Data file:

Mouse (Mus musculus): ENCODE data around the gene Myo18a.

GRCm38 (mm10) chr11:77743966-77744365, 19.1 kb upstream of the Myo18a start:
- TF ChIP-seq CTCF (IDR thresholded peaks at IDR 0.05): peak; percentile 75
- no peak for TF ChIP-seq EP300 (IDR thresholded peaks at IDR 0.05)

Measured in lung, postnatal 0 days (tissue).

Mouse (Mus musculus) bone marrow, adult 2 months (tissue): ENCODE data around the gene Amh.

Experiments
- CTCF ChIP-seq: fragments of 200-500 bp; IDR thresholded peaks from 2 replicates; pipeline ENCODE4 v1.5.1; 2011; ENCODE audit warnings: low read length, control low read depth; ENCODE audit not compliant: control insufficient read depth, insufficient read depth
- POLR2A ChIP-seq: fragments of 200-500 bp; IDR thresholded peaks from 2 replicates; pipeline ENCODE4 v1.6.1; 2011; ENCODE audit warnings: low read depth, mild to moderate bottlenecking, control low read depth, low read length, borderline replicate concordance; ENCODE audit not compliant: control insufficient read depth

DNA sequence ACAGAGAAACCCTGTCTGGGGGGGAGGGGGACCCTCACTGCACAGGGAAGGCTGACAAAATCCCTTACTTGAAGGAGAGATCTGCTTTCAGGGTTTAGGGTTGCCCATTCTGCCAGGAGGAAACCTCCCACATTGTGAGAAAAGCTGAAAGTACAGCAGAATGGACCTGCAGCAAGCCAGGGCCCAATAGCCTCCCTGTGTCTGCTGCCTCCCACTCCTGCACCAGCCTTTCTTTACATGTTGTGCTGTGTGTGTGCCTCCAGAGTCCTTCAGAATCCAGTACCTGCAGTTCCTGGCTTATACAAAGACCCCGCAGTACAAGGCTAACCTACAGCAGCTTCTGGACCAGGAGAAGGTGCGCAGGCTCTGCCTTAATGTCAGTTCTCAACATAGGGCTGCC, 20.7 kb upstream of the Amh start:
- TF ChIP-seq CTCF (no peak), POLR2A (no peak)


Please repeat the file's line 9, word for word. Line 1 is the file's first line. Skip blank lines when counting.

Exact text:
- POLR2A ChIP-seq: fragments of 200-500 bp; IDR thresholded peaks from 2 replicates; pipeline ENCODE4 v1.6.1; 2011; ENCODE audit warnings: low read depth, mild to moderate bottlenecking, control low read depth, low read length, borderline replicate concordance; ENCODE audit not compliant: control insufficient read depth